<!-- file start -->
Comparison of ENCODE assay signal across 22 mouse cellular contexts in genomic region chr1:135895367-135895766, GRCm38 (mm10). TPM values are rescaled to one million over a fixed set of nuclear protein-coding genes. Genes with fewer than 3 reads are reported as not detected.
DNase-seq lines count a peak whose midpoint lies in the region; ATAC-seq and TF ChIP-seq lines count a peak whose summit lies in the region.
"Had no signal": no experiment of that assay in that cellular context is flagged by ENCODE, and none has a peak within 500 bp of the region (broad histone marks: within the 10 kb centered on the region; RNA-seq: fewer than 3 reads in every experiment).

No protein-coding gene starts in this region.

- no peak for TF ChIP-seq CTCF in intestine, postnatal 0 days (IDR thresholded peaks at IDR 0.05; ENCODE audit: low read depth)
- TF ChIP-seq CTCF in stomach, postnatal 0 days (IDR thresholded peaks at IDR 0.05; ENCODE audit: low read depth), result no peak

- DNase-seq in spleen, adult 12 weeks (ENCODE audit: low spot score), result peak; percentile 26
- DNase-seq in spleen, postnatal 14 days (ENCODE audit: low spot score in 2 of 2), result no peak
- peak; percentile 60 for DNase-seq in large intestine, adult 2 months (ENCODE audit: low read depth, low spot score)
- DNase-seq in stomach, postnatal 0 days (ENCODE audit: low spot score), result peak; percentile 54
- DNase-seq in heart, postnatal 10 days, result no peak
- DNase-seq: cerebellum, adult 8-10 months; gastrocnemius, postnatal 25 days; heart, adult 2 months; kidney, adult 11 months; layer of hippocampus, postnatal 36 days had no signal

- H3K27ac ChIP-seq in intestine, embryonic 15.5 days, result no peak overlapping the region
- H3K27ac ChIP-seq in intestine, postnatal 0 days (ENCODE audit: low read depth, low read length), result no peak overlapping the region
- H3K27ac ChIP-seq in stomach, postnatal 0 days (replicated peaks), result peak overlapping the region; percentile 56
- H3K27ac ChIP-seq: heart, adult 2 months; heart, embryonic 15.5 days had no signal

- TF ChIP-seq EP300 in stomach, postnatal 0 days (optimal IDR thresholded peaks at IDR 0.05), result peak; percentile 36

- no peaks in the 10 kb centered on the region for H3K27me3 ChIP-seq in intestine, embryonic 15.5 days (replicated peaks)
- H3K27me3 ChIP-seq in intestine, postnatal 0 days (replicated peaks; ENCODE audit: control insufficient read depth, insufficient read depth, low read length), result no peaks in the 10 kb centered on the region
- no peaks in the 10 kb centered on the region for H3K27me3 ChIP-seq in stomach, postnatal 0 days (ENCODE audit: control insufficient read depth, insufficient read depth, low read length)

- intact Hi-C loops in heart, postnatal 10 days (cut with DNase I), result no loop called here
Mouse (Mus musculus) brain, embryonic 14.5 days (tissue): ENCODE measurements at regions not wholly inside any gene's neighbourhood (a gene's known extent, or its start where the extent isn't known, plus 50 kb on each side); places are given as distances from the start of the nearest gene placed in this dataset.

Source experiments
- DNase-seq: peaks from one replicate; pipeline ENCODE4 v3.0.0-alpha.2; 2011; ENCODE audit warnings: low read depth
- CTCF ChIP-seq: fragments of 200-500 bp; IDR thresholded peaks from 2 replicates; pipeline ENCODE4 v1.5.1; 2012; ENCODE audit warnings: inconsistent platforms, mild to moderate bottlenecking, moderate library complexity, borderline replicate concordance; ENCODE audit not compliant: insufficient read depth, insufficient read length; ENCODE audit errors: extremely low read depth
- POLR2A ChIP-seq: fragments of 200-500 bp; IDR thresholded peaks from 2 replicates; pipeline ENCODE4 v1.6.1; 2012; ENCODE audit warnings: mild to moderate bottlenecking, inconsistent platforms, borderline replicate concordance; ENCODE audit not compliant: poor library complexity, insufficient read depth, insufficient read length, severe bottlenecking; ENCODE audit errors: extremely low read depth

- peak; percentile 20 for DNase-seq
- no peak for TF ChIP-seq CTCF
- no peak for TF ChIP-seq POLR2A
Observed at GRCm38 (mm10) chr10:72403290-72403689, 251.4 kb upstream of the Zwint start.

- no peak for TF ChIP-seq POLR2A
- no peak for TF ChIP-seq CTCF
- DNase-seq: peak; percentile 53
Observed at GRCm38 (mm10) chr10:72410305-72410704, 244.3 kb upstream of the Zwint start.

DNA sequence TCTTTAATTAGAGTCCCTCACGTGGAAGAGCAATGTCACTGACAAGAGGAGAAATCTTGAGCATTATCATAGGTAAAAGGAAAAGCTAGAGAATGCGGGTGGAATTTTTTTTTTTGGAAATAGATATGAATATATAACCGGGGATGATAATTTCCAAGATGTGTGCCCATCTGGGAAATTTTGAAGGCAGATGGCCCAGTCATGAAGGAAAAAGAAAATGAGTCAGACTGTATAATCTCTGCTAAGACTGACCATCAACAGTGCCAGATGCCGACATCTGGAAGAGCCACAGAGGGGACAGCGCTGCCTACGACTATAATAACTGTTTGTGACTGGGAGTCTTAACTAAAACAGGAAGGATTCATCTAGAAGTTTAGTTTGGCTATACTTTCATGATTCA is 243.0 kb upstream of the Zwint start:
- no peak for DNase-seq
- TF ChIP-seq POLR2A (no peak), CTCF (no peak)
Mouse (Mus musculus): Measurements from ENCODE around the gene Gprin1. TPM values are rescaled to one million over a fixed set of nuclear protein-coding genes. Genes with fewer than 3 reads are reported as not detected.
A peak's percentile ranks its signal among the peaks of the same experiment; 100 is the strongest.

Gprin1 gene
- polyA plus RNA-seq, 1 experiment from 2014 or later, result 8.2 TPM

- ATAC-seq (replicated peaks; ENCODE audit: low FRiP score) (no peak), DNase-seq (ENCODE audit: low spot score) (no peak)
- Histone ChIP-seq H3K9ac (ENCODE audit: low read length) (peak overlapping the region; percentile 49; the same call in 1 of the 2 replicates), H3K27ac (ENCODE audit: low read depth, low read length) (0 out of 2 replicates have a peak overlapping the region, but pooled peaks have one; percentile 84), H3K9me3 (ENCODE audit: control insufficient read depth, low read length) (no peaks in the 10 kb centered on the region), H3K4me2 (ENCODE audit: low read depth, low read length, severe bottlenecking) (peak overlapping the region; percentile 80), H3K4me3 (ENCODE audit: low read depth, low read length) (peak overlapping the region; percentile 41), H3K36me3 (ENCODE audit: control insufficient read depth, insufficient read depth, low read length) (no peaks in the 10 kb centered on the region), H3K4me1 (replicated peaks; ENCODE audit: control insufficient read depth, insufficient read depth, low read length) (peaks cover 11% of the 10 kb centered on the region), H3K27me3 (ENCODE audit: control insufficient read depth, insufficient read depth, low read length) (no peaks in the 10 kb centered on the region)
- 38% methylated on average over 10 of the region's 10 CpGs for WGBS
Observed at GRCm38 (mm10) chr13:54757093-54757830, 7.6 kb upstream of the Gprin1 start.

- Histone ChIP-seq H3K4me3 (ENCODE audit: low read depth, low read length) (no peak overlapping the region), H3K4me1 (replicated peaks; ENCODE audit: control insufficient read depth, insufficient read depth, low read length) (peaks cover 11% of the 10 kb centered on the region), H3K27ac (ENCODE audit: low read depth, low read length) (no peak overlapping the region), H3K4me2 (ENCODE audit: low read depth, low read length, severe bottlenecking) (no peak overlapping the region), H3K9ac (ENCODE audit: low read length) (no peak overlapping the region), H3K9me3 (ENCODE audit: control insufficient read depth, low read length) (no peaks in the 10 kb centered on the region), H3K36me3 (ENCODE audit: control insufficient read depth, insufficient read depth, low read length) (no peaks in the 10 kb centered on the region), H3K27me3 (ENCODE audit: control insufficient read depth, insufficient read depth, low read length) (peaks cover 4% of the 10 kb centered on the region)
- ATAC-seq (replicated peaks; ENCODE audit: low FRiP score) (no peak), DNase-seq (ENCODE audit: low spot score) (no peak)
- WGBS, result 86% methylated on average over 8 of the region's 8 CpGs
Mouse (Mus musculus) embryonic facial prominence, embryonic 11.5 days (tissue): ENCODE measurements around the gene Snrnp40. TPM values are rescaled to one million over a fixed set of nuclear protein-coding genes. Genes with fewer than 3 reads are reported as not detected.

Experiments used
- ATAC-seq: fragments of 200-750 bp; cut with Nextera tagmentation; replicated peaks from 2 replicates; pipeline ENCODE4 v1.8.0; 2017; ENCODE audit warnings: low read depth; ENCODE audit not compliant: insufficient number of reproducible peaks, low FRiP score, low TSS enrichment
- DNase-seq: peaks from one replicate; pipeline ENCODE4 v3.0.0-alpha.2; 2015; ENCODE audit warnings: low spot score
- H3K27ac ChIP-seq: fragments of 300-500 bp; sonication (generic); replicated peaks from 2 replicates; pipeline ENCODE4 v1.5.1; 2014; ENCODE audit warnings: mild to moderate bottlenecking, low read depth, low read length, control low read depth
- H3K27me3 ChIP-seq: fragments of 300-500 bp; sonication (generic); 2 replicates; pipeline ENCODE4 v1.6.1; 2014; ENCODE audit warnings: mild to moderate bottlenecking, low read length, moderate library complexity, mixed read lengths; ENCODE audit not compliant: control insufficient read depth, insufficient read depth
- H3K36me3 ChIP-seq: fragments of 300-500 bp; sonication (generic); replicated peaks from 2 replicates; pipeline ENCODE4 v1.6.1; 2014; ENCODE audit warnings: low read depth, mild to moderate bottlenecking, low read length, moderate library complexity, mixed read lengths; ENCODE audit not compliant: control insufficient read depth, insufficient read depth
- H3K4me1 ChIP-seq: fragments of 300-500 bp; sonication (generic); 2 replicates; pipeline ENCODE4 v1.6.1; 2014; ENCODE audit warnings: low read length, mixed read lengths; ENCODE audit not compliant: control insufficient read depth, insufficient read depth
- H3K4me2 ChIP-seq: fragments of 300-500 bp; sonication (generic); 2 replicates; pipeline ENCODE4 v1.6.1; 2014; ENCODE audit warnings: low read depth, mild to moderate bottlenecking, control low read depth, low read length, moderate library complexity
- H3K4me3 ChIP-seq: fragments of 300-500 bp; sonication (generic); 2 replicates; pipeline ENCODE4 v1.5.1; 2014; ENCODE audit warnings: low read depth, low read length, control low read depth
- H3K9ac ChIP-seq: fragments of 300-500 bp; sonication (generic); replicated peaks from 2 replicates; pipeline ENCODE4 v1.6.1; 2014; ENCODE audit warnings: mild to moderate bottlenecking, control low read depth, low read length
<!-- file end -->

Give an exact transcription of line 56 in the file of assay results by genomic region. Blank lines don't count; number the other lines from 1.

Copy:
- H3K4me1 ChIP-seq: fragments of 300-500 bp; sonication (generic); 2 replicates; pipeline ENCODE4 v1.6.1; 2014; ENCODE audit warnings: low read length, mixed read lengths; ENCODE audit not compliant: control insufficient read depth, insufficient read depth